There are many things to enjoy in this brand new musical. The whole show is visually stunning and the lead performances are of the highest calibre with leading man Ovenden hardly leaving the stage for the whole two and a half hour show. He even coped with a large St Bernard (Porthos) who tried to escape elsewhere much of the time! Ovenden's Barrie is a vulnerable man who has lost his younger brother at a young age and retained a childlike quality in his love of life. He is in a childless marriage and gains real joy from his friendship with Sylvia and her four sons, particularly budding writer Peter who of course becomes the inspiration for Barrie's greatest literary success. And Rosalie Craig affirms her position as one of our most exciting musical leading ladies as Sylvia, a lady who embraces friendship with the married Barrie somewhat naively but in the interests of her sons' happiness rather than her own selfishness. Craig has a wonderful open round face and a stance that bring a genuine warmth to the character, and her vocals soar in all her numbers, especially in 'He Makes Me Smile', sung to her dubious mother (played by West End trooper Liz Robertson). Clare Foster is also well cast as Barrie's wife, with her long facial features a nice contrast to Craig and she succeeds in eliciting less sympathy than her romantic rival.

However, there is inevitably also much to improve and develop. Grey Gardens' Scott Frankel and Michael Korie's music and lyrics don't quite make their mark as they should - there are some great tunes here, though some could be developed further into the soaring blockbusters they have the potential to be for this musical to really make its mark, and the lyrics are a little trite in places and need some refocusing. The opening number 'Opening Night' where Barrie faces a theatrical flop with his latest play fails to ignite the audience's interest in the show as it should and the choreography lacks a sense of focus and panache here too, with no distinct stylisation (I have a feeling this opening section may have just been changed as part of the 'new Neverland'). However, the real problem lies as to whether this musical (featuring four talented and believable boy actors in leading roles) is suitable for children or whether the story should focus more on the central love triangle and the more adult themes. At times, I wished that we could dispense with the more childish elements of the Pan story such as Captain Hook's interventions (amusing though Oliver Boot is in the dual roles of Hook and a theatre critic), and reimagine the story as a chamber piece, focusing on Barrie, Sylvia and Mary Barrie. Though billed as a musical comedy, the story is more of a musical drama than that suggests, and some scenes (especially one number done as a kind of Highland Fling) inevitably interrupt the human story and feel superfluous, but this is an inherent problem in this Peter Pan story which combines wonder and human reality. In contrast, wIth tension mounting between Barrie and his wife during the first half as he becomes involved with Sylvia and family, Mary Barrie's character is practically jettisoned in the second half. Somewhat out of the blue, Mary becomes the inspiration for the character of Tinker Bell, but a few scenes later Barrie reveals to Sylvia that his wife has left him without any real build up to this. Sylvia's illness is also quite rushed and her eventual demise ascending a heavenly staircase brings Grizabella in Cats to mind - albeit with a cliff-top edge to the top of the staircase which one fears Craig will fall off, before the spotlight fades on her for the final time. And the line when the boys excitedly try on new suits and talk about 'embellishing' themselves needs to be changed too - have young boys ever used such a phrase?! Only in Neverland!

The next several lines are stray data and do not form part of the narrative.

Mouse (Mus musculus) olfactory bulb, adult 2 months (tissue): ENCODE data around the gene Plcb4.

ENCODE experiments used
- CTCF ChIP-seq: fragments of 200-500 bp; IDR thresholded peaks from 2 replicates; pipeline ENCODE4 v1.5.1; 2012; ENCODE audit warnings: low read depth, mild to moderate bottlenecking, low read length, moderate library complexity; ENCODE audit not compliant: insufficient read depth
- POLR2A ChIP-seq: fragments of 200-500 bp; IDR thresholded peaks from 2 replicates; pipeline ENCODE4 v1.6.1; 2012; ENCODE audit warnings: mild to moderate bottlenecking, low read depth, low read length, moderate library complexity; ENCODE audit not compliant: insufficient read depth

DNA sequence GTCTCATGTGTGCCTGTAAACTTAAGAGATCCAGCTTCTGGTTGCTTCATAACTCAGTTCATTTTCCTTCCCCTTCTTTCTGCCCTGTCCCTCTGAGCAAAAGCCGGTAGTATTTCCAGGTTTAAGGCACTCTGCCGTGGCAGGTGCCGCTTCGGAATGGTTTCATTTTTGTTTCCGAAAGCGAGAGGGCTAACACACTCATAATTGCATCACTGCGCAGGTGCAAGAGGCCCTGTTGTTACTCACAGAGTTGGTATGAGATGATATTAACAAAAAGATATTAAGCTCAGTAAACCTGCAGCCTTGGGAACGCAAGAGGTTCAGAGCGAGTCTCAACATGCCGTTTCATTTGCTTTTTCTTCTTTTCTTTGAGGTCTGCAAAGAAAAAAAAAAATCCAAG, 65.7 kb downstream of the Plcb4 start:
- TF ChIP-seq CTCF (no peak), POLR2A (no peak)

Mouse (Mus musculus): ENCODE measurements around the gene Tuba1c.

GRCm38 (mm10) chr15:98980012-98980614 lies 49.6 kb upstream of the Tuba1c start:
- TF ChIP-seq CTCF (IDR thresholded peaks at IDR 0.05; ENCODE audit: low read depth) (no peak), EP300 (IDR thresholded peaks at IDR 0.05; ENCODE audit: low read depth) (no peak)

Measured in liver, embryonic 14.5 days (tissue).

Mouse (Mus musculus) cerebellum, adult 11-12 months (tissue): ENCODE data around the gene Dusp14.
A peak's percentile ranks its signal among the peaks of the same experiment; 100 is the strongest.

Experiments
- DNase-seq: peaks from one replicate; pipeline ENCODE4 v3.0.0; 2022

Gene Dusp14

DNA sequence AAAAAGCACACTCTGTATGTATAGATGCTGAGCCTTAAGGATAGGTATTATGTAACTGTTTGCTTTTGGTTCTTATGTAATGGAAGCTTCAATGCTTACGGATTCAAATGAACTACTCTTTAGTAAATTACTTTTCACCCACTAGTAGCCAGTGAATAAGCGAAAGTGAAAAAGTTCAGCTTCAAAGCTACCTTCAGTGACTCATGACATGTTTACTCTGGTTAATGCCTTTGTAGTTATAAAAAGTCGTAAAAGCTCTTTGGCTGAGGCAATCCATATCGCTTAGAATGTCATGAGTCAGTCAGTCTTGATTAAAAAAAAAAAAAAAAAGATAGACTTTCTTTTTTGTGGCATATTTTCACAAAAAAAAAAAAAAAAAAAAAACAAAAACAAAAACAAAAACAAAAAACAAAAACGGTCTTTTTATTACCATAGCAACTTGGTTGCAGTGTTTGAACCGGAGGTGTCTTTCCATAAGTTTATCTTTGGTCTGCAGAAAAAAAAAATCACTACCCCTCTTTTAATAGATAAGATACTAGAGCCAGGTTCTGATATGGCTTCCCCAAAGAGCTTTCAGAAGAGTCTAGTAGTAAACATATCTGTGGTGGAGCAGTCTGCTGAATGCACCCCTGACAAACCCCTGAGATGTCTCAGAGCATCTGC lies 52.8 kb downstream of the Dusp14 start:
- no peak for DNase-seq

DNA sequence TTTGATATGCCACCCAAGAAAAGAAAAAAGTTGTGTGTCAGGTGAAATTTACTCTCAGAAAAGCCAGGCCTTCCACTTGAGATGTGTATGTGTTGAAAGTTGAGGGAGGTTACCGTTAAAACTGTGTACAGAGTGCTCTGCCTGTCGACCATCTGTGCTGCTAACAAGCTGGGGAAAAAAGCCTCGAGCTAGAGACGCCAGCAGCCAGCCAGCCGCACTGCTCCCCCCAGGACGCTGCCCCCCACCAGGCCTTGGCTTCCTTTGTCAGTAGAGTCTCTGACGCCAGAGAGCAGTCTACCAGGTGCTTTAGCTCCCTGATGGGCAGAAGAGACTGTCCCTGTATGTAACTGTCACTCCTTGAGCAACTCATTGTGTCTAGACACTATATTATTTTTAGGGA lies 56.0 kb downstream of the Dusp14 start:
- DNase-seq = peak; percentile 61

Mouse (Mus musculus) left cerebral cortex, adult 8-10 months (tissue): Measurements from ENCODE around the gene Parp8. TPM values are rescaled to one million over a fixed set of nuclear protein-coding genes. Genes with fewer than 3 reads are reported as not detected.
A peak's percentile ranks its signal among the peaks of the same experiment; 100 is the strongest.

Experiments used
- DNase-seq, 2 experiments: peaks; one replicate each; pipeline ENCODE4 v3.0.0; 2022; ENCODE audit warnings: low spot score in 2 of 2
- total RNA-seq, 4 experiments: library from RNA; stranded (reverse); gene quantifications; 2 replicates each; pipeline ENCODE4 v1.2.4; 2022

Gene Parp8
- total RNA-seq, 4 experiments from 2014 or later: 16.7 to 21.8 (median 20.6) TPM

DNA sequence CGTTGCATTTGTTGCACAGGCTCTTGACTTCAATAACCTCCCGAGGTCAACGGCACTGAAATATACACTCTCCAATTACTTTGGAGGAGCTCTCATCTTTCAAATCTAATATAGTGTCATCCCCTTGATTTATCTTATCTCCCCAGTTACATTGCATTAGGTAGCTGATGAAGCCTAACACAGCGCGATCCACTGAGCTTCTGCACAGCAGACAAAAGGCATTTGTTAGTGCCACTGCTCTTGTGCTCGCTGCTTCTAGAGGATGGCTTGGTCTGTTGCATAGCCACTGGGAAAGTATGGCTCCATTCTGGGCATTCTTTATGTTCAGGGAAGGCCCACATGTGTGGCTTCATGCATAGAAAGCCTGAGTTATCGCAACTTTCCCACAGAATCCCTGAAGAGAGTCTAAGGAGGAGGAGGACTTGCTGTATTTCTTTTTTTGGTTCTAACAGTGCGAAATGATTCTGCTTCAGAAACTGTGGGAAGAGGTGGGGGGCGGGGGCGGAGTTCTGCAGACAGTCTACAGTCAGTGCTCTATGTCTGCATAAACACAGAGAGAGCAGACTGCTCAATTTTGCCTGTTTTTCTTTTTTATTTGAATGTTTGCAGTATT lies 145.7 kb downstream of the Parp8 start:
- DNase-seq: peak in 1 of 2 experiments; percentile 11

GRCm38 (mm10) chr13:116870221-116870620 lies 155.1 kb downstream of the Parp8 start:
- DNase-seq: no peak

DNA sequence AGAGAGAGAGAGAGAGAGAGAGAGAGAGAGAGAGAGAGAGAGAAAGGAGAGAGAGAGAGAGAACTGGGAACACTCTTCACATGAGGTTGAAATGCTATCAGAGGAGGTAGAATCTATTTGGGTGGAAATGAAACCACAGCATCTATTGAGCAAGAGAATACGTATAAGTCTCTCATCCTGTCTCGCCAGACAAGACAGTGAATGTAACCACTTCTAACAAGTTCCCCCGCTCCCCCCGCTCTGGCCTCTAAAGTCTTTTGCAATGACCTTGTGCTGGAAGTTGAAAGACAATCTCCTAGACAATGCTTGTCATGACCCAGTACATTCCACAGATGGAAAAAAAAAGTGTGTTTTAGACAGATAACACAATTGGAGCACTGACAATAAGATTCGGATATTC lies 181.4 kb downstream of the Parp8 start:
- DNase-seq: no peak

A number of letters between Barrie and Sylvia are sung (always equisitively) by Ovenden and Craig with the letters' contents projected onto the back of the set - there hasn't been so much correspondence in a musical since Sondheim's Passion - but these are the human heart of the piece and are effective here. The sets (Scott Pask) are quite opulent, featuring the front of the theatre and Barrie and Llywelyn Davies' houses, along with the English countryside and Kensington Gardens. However, one can't come out of a musical humming the sets, and one has the impression that there have been so many changes to this musical that Neverland and the true potential of the piece have yet to be found. But that is of course what out of town tryouts are all about, and although this one is nowhere nearly as polished or fully realised as, for example, Mary Poppins was when it played out of town at the Bristol Hippodrome some years ago, with further refocusing and tinker-belling Neverland may yet become the story it deserves - and needs - to be.